I routinely speak with retired nurses and other health professionals who are concerned about a loved one with cancer. The word “cancer” often terrifies them because they went through training decades ago when cancer treatment was such a different experience.
I’ve heard more than one nurse say, “Back then, cancer treatment was so awful that it made you wish you were dead.”
Nurses who went through training in the 1960s and 1970s are now in the age group with the highest risk of cancer. If they don’t have a cancer themselves, they almost certainly have family members or friends who are dealing with the disease.
Although these retired health professionals might intellectually know that things are better today, their guts still remember the old days.
What they remember most of all is the terrible nausea that used to accompany chemotherapy. Fortunately, serious nausea is now a rare event. Most people get through chemo without ever throwing up.
The other worrisome memory is that of disfiguring surgery. Through the end of the 1970s, the standard surgery for breast cancer was a radical mastectomy. In addition to removing the breast, this surgery removed the underlying chest muscles, causing disfigurement and loss of arm function. Today, a modified radical mastectomy is performed, leaving the chest muscles intact, and the majority of women are treated not with a mastectomy, but with a less-invasive lumpectomy. Surgery for other types of cancer has similarly evolved.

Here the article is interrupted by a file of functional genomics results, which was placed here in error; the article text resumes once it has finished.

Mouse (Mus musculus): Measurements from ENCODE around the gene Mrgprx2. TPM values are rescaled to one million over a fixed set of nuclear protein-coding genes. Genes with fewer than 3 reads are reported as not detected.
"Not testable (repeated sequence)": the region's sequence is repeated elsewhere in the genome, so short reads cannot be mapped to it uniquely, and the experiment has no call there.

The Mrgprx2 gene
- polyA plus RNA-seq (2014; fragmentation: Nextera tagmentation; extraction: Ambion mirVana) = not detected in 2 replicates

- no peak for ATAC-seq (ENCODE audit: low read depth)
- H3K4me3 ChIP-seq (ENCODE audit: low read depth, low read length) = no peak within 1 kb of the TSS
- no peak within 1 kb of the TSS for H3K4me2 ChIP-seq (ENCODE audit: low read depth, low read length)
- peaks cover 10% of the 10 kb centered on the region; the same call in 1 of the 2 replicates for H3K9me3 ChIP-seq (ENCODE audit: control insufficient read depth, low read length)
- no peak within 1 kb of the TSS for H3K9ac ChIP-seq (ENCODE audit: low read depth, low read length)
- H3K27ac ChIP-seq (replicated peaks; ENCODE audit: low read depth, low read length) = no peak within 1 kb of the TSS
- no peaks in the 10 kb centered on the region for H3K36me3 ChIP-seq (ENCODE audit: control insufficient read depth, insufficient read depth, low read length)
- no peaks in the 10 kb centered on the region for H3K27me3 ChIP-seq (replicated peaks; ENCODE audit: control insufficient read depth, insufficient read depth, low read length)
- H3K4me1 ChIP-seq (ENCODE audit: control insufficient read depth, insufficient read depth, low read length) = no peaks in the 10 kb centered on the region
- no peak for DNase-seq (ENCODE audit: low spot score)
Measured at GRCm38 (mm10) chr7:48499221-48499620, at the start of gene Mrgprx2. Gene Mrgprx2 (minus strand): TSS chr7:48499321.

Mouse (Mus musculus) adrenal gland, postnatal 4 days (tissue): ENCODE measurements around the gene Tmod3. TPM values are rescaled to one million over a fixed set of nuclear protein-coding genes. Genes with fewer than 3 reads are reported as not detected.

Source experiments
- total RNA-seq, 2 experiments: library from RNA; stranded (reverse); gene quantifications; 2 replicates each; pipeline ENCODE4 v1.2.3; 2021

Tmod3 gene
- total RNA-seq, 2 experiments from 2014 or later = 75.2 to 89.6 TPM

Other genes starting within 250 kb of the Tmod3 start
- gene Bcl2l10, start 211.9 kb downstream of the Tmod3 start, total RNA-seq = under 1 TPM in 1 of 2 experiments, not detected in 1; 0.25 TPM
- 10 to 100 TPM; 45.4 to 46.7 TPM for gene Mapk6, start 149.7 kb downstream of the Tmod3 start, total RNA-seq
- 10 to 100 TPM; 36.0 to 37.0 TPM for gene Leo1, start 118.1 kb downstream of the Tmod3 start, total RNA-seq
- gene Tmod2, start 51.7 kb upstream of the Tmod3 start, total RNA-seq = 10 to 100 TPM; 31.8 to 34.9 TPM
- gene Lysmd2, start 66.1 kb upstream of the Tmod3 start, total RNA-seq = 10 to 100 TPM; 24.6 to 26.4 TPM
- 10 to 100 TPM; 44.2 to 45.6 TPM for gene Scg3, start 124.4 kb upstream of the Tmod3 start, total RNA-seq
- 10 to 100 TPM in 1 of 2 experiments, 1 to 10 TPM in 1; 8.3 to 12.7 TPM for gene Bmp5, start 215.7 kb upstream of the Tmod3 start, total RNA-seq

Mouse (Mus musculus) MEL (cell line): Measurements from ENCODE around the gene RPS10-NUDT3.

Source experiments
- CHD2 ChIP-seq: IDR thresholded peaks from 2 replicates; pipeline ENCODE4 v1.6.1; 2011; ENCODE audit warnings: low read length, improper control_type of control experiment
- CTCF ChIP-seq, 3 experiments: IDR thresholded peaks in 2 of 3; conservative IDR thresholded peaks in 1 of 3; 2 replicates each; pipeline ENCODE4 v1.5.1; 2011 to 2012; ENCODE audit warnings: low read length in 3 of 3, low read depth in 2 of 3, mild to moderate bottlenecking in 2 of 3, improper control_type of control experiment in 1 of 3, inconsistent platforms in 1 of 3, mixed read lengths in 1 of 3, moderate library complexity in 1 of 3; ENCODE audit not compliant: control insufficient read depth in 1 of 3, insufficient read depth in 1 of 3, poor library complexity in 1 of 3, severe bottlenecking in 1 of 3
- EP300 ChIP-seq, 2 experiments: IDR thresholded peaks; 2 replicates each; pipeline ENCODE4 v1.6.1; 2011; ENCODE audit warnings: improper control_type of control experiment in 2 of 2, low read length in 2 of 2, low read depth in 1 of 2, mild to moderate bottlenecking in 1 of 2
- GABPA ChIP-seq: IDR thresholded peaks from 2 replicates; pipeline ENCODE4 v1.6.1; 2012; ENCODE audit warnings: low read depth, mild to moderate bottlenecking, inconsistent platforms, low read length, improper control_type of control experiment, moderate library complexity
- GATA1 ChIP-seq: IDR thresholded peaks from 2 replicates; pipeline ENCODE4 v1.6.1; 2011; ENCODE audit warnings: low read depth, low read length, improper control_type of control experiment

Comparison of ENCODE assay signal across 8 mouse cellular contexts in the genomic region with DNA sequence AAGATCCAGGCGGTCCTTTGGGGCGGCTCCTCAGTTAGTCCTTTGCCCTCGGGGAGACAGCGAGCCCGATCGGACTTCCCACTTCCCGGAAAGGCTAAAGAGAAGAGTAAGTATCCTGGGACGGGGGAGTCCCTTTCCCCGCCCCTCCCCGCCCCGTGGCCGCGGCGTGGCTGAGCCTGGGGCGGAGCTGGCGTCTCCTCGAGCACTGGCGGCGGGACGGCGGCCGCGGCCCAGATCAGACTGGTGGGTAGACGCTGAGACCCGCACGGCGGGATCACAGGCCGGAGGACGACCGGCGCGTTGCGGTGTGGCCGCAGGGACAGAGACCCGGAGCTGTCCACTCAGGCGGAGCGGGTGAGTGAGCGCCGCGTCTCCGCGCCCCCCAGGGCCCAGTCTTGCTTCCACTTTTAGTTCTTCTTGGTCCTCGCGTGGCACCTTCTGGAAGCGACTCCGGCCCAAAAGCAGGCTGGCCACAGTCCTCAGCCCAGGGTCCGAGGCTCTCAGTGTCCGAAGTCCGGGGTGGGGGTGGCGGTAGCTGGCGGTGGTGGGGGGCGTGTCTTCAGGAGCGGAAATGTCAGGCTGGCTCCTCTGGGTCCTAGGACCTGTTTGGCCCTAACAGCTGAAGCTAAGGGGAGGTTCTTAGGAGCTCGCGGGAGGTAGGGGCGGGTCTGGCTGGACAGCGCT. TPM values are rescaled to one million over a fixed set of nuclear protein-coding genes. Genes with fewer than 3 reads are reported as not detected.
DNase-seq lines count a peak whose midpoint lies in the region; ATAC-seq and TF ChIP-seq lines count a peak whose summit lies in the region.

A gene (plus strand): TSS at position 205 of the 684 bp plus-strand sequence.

Another significant change is that patients are encouraged to advocate for themselves. Doctors can recommend treatments, but it’s up to the patient to make the final decisions. Nothing will be done without the patient’s knowledge and approval.
I understand why retired health professionals are often so frightened of cancer. The sights, sounds and smells associated with cancer and its treatment in the 1960s and 70s are hard to shake.
But, thankfully, cancer treatment today is nothing like it was just a few decades ago.
Reprinted with permission of the Ithaca Journal.
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